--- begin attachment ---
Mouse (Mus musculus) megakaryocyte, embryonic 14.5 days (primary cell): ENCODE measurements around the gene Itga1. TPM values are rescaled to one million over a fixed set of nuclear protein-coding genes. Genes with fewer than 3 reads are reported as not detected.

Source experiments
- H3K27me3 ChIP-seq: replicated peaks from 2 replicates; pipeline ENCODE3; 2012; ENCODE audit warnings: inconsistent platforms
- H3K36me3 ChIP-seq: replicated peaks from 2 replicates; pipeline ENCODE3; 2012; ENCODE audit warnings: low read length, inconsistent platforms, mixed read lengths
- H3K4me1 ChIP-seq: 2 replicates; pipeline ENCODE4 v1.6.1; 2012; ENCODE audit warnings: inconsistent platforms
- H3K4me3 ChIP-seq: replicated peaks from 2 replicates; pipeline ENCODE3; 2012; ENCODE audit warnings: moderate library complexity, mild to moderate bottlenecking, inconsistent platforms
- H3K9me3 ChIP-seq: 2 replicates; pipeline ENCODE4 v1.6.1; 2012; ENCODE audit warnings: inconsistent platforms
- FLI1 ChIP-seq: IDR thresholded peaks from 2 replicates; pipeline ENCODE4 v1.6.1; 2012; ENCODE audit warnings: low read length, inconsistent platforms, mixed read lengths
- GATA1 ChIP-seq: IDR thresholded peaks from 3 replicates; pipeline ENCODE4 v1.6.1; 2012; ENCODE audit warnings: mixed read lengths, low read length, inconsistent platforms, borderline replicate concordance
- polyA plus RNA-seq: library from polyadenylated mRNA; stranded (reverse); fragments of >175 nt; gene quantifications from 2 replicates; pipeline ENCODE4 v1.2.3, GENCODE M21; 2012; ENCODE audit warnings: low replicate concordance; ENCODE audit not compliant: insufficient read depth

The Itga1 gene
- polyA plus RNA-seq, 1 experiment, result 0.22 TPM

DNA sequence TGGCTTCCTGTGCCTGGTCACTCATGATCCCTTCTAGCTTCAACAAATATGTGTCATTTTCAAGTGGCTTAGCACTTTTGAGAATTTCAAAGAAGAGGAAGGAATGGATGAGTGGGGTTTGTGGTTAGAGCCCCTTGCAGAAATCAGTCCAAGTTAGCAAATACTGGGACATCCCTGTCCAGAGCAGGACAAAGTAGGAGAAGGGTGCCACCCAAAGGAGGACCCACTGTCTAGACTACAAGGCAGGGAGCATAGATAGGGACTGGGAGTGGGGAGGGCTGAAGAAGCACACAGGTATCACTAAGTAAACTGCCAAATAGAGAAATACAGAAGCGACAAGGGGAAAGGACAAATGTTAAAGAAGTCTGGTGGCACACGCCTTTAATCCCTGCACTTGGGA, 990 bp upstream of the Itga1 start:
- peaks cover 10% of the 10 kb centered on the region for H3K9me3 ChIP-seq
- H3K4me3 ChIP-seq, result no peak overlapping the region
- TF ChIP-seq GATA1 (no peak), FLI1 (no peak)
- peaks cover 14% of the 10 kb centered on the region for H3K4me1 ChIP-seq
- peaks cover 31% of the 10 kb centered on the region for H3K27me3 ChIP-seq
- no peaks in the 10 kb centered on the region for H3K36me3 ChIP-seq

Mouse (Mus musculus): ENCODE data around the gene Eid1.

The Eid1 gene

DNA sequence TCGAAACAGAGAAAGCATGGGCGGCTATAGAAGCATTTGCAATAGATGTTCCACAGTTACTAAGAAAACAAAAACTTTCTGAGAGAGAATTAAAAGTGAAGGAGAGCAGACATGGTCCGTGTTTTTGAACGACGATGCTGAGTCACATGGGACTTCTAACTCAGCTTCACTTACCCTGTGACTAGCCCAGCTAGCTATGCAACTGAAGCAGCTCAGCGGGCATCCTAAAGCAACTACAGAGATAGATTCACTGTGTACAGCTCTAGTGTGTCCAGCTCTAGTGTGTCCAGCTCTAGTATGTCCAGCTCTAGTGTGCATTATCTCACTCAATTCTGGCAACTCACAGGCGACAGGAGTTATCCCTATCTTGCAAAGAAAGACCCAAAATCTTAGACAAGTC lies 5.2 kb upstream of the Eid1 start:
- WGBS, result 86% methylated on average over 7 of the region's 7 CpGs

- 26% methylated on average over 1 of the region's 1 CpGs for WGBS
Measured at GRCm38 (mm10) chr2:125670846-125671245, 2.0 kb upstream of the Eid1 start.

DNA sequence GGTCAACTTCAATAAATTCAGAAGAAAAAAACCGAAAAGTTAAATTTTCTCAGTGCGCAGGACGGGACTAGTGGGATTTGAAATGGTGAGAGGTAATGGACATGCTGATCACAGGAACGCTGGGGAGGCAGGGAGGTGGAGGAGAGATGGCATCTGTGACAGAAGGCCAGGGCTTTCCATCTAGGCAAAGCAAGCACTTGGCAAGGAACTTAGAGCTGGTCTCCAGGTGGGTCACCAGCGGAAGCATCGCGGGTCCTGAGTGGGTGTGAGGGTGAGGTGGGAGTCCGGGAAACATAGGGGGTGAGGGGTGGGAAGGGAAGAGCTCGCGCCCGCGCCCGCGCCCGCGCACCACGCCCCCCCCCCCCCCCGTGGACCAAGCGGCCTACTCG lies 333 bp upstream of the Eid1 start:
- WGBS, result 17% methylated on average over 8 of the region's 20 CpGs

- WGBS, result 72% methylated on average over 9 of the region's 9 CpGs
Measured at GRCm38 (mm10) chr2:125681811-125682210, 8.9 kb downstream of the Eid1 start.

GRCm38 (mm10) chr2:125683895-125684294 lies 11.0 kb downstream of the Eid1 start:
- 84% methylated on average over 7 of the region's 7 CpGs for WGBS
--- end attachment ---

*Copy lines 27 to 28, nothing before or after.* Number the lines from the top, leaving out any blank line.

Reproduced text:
- WGBS, result 17% methylated on average over 8 of the region's 20 CpGs

- WGBS, result 72% methylated on average over 9 of the region's 9 CpGs